plane, of the classical art of manoeuvring for position
before offering battle. Throughout its course Ger-
many's strength had been growing, both directly by
the vast development of her armaments, and indirectly
by subtraction from the strength of her potential
main opponents through lopping off their allies and
loosening their strategic roots.



Thus by the spring of 1939 Hitler had decreasing
cause to fear an open fight. And at this critical moment
he was helped by a false move on Britain's part the
guarantee suddenly offered to Poland and Rumania,
each of them strategically isolated, without first secur-
ing any assurance from Russia, the only power which
could give them effective support. Such a blind step
was the rashest reversal of a policy of appeasement
and retreat that has ever been conceived. By their
timing, these guarantees were bound to act as a pro-
vocation. By their placing, in parts of Europe inac-
cessible to our forces, they provided an almost irre-
sistible temptation. Thereby the Western Powers
undermined the essential basis of the only type of
strategy which their now inferior strength made prac-
ticable for them. For instead of being able to check
aggression by presenting a strong front to any attack
in the west, they gave Hitler an easy chance of break-
ing a weak front and thus gaining an initial triumph.

Hitler had always planned, as Rauschning shows,
to direct his surprise strokes against weak or isolated
countries while throwing on his opponents' shoulders
the main burden of attack he had far more real
respect for the power of modern defence than any of
the Allied soldiers or statesmen. Now they had given
him an easy opportunity to do so. In such circum-
stances his principles of strategy obviously pointed to
an immediate attempt to make a pact with Russia
that would ensure her *4etac^iment. Once that was
secured, Hitler was 'sitting pretty 5 . If the Allies
declared war in fulfilment of their obligations they
would automatically forfeit the advantages of defence
and be committed to an inherently offensive strategy
without the necessary resources and under the most
unfavourable conditions. If they merely tapped at the
Siegfried Line they would manifest their impotence,



and forfeit prestige. If they pressed the attack, they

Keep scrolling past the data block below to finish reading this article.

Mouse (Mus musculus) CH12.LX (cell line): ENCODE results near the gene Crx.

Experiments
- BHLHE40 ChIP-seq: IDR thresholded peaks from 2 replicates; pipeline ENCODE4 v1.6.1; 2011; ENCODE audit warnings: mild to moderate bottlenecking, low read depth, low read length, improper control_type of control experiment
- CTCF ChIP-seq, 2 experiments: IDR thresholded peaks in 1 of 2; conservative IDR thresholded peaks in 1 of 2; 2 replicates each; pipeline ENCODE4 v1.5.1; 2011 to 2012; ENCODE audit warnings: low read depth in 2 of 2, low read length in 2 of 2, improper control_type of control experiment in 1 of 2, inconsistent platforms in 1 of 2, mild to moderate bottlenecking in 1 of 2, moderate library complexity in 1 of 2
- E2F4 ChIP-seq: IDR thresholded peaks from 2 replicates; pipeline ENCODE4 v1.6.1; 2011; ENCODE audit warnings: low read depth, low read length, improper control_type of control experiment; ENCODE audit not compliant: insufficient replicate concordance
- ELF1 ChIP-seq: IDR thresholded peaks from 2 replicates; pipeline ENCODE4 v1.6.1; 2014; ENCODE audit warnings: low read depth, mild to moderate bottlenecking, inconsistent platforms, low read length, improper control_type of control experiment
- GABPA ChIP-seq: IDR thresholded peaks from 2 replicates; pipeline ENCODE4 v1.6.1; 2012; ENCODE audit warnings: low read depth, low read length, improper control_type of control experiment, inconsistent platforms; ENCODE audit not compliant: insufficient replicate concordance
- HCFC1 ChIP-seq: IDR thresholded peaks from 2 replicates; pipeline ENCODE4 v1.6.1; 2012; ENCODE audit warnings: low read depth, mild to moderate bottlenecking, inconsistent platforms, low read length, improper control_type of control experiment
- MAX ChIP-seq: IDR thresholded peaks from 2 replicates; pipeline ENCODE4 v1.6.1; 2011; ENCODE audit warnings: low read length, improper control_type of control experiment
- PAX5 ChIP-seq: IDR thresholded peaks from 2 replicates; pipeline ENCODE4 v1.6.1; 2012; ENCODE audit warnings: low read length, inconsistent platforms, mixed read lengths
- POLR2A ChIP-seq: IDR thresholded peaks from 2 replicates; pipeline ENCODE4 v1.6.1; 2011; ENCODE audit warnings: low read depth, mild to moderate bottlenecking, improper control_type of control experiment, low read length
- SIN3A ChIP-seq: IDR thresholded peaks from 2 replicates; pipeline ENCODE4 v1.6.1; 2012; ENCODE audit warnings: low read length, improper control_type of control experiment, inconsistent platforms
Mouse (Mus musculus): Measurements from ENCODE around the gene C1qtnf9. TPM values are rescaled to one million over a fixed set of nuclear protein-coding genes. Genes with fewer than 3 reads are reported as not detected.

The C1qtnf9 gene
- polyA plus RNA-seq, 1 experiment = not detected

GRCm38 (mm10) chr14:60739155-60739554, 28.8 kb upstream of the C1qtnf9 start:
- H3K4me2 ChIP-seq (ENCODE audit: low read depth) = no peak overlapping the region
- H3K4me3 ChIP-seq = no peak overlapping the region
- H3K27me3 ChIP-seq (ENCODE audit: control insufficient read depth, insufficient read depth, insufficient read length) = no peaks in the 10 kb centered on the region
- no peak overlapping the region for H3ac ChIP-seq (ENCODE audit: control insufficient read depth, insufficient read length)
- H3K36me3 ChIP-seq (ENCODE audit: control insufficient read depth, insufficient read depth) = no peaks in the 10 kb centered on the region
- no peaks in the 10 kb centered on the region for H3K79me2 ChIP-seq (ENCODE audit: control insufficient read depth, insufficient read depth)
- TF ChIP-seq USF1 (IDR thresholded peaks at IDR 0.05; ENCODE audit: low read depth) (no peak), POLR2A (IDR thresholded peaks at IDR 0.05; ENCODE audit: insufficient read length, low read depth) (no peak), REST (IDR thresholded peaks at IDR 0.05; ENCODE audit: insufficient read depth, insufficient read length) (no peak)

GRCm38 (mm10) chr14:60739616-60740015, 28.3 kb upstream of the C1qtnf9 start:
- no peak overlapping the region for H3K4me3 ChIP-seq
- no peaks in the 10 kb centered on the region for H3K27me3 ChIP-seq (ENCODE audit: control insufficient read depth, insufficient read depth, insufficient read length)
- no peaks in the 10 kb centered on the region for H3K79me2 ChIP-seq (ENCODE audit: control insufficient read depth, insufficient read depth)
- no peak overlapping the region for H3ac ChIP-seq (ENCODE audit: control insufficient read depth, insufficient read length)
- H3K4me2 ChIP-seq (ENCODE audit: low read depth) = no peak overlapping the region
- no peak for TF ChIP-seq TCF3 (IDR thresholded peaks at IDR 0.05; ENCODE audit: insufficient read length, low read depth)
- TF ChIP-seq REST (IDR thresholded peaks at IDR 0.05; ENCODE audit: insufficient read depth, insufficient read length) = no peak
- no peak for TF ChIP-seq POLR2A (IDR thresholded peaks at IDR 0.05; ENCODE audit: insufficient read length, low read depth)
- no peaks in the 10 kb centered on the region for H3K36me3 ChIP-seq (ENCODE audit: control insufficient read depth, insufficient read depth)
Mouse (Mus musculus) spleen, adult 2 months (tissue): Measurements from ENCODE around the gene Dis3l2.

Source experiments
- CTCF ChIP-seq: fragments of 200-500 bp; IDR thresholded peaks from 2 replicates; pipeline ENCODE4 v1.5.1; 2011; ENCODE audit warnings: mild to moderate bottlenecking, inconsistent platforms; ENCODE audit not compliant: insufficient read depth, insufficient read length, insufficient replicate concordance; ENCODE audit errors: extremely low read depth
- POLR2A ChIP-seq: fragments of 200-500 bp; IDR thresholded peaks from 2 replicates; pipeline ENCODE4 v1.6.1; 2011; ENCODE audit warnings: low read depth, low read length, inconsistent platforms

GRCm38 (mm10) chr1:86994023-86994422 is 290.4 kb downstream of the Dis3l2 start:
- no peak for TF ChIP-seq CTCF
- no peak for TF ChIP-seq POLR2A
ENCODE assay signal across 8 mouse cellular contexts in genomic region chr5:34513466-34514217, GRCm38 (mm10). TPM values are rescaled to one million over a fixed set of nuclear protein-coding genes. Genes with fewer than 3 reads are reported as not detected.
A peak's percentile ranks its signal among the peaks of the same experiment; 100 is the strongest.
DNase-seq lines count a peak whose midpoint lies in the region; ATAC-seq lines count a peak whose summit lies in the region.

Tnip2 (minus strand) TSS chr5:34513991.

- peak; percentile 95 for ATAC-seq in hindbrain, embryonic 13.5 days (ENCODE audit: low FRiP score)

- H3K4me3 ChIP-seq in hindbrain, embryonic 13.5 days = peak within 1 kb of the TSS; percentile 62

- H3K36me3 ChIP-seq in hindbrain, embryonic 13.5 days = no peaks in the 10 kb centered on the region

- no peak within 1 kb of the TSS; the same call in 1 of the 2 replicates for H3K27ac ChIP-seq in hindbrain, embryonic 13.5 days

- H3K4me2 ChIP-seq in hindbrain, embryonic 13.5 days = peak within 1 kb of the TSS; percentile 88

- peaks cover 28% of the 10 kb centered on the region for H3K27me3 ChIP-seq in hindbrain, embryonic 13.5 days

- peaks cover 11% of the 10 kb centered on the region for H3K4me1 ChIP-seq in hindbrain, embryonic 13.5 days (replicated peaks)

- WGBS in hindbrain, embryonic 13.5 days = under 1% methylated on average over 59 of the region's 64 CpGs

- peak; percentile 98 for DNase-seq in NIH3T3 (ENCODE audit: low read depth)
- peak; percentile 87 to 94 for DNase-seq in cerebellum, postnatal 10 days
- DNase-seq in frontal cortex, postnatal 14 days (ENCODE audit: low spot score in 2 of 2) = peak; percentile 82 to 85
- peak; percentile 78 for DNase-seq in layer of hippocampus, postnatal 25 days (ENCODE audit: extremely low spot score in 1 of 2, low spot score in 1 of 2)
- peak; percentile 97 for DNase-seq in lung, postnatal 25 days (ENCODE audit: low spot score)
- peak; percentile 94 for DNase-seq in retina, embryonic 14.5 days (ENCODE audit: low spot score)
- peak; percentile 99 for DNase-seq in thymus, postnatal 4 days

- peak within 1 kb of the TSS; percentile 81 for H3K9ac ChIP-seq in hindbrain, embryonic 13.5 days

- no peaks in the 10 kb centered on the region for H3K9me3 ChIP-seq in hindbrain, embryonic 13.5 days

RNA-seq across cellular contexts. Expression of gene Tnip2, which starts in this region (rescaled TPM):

would only pile up their losses and weaken their own
chance of subsequent resistance when Hitler was free
to turn westwards.

The only way in which they might have extricated
themselves from this awkward pbsition, without al-
lowing Hitler to have his way entirely, was by adopt-
ing the 'sanctions* policy of economic and diplomatic
boycott, coupled with the supply of arms to the victim
of aggression. This would have done Poland quite as
much good, and done much less harm to their own
prestige and prospects, than a declaration of war
under such adverse conditions.

In the event, the deliberate offensive which the
French attempted made no impression on the Sieg-
fried Line, while the way it was * boosted' meant that
its failure was all the more damaging to the Allies 5
prestige. Coupled with the Germans* swift success in
Poland, it had the effect of increasing the neutrals'
fear of Germany while shaking practical confidence
in the Allies even more than another compromise
could have done.

Hitler was now able to consolidate his military
gains and exploit his political advantages behind the
cover of his Western defences that the would-be
rescuers of Poland were palpably incapable of forcing.
He might have maintained this secure defensive until
the French and British peoples grew weary of war, as
its farcical aspect became plainer. But the Allied
statesmen were led to take the offensive in talk long
before they had the means to translate it into effective
action. All they succeeded in doing was to provoke
consequences which they were unready to meet. For
their line of talk gave Hitler a fresh opportunity, as
well as an incentive, to forestall them in * opening up'
the war. While many people in Britain and France



were dreaming of how the small neutral countries ad-